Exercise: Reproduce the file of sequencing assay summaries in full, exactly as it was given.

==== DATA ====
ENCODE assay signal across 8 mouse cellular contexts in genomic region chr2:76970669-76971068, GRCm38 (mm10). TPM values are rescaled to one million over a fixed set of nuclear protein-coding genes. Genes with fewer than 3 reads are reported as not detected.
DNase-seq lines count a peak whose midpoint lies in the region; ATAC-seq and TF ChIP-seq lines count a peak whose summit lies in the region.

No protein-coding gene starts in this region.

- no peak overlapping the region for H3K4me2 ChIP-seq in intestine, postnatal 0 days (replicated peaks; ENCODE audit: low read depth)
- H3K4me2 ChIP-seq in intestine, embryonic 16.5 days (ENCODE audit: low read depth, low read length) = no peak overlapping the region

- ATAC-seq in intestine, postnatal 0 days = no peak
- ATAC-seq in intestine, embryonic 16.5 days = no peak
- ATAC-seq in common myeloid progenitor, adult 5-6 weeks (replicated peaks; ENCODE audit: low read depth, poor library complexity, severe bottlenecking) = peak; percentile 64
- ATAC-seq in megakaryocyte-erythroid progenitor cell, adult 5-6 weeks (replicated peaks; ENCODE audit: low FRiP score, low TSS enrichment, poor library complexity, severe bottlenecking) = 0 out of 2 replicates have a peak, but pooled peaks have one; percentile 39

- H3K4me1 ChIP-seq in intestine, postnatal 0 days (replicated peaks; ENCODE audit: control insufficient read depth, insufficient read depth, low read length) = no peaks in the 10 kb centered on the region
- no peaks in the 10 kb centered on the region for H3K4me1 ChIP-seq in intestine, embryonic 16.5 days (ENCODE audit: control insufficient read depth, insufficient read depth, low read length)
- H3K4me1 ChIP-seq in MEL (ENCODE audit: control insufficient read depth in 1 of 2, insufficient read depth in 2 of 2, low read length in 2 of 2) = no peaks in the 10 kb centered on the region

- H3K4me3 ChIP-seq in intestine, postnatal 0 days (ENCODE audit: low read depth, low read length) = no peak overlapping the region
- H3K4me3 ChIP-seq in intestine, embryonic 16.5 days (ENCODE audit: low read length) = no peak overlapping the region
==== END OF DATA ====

ENCODE assay signal across 8 mouse cellular contexts in genomic region chr2:76970669-76971068, GRCm38 (mm10). TPM values are rescaled to one million over a fixed set of nuclear protein-coding genes. Genes with fewer than 3 reads are reported as not detected.
DNase-seq lines count a peak whose midpoint lies in the region; ATAC-seq and TF ChIP-seq lines count a peak whose summit lies in the region.

No protein-coding gene starts in this region.

- no peak overlapping the region for H3K4me2 ChIP-seq in intestine, postnatal 0 days (replicated peaks; ENCODE audit: low read depth)
- H3K4me2 ChIP-seq in intestine, embryonic 16.5 days (ENCODE audit: low read depth, low read length) = no peak overlapping the region

- ATAC-seq in intestine, postnatal 0 days = no peak
- ATAC-seq in intestine, embryonic 16.5 days = no peak
- ATAC-seq in common myeloid progenitor, adult 5-6 weeks (replicated peaks; ENCODE audit: low read depth, poor library complexity, severe bottlenecking) = peak; percentile 64
- ATAC-seq in megakaryocyte-erythroid progenitor cell, adult 5-6 weeks (replicated peaks; ENCODE audit: low FRiP score, low TSS enrichment, poor library complexity, severe bottlenecking) = 0 out of 2 replicates have a peak, but pooled peaks have one; percentile 39

- H3K4me1 ChIP-seq in intestine, postnatal 0 days (replicated peaks; ENCODE audit: control insufficient read depth, insufficient read depth, low read length) = no peaks in the 10 kb centered on the region
- no peaks in the 10 kb centered on the region for H3K4me1 ChIP-seq in intestine, embryonic 16.5 days (ENCODE audit: control insufficient read depth, insufficient read depth, low read length)
- H3K4me1 ChIP-seq in MEL (ENCODE audit: control insufficient read depth in 1 of 2, insufficient read depth in 2 of 2, low read length in 2 of 2) = no peaks in the 10 kb centered on the region

- H3K4me3 ChIP-seq in intestine, postnatal 0 days (ENCODE audit: low read depth, low read length) = no peak overlapping the region
- H3K4me3 ChIP-seq in intestine, embryonic 16.5 days (ENCODE audit: low read length) = no peak overlapping the region